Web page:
Easy to keep it from boiling with Evans or straight coolant.

  • hawaiidirtrider

Posted July 01, 2014 - 03:25 PM

#38

Nonsense Erzburg is all about weight like going over boulder after boulder. That's where the 300 shines.
Easy to keep it from boiling with Evans or straight coolant.

What like this bike boiling? Come on now .. You know 4 strokes run way hotter than 2 strokes.  ..and you can run Evans and it still is running hotter...just not boiling



  • stevethe

Posted July 01, 2014 - 03:36 PM

#39

What like this bike boiling? Come on now .. You know 4 strokes run way hotter than 2 strokes.  ..and you can run Evans and it still is running hotter...just not boiling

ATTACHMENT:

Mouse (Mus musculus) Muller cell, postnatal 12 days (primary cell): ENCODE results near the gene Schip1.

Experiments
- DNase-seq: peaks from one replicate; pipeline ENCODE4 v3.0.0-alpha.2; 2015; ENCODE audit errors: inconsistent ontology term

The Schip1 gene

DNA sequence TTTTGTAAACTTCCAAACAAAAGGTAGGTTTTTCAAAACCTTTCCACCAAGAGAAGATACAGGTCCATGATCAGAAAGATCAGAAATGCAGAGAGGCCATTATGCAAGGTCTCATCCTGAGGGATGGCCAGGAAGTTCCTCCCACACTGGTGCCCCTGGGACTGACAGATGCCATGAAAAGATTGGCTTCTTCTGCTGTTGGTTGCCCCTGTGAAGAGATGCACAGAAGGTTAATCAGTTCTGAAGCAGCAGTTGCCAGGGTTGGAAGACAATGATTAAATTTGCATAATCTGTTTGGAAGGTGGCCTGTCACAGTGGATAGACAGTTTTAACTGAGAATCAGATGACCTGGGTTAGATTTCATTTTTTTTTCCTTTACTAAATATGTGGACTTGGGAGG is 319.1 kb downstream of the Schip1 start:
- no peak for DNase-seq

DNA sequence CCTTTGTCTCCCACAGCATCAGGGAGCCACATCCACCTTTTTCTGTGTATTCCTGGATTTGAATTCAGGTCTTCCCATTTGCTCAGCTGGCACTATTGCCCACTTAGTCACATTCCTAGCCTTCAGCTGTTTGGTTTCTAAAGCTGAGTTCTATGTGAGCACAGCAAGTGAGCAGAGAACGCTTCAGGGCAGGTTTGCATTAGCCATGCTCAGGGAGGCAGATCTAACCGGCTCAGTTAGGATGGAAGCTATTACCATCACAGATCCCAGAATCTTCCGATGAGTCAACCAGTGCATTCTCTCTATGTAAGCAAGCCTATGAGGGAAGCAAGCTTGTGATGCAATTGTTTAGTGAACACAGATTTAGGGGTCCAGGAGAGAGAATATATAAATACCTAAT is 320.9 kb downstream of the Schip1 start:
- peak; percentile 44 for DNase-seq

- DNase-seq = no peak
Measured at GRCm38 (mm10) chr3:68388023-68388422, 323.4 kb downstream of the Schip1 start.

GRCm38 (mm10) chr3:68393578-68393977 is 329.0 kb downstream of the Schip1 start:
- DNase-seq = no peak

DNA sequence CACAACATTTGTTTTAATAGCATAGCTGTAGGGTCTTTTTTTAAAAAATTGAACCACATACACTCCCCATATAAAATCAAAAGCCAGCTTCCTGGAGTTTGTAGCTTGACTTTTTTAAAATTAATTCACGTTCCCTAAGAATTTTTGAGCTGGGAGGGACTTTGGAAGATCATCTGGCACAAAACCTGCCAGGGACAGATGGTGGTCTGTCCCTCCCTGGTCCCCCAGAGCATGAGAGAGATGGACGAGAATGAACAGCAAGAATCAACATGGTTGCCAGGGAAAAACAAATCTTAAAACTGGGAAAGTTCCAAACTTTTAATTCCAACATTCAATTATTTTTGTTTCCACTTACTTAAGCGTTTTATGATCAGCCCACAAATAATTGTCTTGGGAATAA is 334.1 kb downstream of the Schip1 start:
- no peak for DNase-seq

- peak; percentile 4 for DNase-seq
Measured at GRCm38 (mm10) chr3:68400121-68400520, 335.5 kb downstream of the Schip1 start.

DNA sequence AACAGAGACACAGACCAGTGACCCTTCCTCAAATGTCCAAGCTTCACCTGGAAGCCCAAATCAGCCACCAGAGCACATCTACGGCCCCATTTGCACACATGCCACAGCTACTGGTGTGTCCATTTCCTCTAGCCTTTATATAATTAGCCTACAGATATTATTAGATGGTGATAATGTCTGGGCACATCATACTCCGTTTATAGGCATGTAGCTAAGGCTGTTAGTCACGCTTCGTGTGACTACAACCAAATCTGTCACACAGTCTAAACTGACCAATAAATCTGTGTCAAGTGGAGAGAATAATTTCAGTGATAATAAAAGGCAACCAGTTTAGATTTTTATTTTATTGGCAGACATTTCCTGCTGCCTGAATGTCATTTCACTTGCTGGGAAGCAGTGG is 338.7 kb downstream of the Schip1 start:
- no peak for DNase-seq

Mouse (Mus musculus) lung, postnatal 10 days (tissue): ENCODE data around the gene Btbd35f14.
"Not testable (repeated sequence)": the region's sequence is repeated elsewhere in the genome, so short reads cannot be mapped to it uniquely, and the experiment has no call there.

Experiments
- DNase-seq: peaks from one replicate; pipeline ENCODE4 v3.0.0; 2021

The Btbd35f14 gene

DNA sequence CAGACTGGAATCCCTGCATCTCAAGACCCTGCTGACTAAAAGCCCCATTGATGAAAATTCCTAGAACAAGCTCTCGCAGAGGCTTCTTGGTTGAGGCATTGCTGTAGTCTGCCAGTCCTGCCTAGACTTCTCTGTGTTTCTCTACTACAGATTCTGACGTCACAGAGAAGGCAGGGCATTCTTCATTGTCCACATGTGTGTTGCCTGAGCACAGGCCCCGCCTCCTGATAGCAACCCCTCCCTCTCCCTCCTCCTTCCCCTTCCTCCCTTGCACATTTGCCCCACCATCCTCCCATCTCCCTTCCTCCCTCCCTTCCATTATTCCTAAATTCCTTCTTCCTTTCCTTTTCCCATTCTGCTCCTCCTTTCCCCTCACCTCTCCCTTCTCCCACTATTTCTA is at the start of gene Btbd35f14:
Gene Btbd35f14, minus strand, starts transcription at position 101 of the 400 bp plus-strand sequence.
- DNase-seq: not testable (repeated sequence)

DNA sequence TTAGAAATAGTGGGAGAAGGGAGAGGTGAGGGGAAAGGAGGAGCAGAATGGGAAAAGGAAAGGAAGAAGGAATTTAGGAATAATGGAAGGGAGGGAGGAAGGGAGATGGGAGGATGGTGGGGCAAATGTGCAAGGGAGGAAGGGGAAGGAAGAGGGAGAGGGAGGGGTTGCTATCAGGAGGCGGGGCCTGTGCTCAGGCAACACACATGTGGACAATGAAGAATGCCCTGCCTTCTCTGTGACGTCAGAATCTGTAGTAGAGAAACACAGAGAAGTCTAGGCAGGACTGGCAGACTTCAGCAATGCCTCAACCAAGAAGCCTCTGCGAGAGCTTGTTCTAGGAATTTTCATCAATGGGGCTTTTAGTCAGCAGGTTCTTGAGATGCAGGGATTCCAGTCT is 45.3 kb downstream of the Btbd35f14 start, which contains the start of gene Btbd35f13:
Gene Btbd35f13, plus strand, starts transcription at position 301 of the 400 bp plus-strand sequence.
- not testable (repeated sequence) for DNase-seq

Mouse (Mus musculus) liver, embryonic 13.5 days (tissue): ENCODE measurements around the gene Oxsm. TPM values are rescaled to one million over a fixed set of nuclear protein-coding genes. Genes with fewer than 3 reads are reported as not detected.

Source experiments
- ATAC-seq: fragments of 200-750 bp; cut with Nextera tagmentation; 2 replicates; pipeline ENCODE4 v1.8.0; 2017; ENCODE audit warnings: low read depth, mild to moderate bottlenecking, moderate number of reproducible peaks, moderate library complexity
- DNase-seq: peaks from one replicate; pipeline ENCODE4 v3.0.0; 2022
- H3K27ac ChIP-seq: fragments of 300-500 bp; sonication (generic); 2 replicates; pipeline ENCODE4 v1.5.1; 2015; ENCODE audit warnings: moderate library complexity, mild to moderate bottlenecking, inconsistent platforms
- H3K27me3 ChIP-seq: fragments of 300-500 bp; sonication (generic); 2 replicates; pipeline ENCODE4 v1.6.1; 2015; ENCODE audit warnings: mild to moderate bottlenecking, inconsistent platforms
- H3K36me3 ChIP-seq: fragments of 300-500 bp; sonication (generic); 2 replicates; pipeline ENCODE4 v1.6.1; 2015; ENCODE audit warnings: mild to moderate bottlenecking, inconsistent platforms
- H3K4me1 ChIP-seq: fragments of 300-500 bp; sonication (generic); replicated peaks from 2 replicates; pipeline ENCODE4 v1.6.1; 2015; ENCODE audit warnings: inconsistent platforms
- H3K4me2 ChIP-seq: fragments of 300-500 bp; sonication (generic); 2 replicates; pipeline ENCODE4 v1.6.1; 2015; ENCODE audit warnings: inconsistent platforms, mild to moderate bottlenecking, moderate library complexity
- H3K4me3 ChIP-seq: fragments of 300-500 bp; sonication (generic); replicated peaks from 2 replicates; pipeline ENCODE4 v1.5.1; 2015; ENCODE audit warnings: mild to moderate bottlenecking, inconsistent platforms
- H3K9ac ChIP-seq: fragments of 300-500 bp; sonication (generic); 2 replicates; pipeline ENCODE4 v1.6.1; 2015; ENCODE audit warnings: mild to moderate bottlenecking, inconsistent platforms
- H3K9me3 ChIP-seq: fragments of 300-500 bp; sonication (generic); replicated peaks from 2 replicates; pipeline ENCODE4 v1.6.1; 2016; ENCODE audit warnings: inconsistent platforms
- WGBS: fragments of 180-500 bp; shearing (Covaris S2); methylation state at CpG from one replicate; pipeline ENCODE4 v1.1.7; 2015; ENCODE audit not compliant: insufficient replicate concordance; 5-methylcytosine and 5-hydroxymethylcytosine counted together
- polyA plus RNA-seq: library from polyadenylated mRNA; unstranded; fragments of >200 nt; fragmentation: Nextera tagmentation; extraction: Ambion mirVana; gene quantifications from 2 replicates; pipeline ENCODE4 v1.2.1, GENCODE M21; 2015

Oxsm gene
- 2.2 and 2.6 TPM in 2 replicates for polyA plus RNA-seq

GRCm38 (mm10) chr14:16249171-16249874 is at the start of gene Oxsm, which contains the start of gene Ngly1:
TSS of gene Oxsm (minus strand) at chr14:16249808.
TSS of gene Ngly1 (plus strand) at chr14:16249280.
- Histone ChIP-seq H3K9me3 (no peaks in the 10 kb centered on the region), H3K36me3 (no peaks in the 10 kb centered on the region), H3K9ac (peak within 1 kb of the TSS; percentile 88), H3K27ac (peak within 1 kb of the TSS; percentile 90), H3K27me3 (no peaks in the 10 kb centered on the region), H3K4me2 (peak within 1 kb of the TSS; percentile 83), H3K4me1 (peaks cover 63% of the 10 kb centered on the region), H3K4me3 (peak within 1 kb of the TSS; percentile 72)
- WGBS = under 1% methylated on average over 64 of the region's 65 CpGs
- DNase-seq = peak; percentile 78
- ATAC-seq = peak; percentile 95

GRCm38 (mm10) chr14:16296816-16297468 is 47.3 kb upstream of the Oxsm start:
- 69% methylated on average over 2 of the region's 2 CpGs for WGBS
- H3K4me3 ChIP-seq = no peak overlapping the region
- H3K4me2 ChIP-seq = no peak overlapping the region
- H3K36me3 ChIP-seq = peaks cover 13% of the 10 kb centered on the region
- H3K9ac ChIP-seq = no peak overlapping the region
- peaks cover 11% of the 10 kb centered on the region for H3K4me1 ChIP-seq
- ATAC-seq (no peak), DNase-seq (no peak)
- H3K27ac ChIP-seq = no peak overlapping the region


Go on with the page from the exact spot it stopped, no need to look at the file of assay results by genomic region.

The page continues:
I'm not sure who cares what runs hotter and cooler ?

Look in my Thumpertalk garage at the 07 wr450 below is a vid. of a hill climb where no ktm 300 has ever gone. Ask me about the heat. If you can't stand it then get out of the kitchen. I guess. I don't feel any excessive heat.

  • Navaho6

Posted July 01, 2014 - 04:44 PM

#40

I am not promoting the Evans.  I've never used it but this the guy said that the Evans ran 7 degrees cooler than anything else he had used before.  He was preparing for Erzberg.

 

Fast forward to 3;40:

https://www.youtube....giemYy570h46Ghx


Edited by Navaho6, July 01, 2014 - 04:46 PM.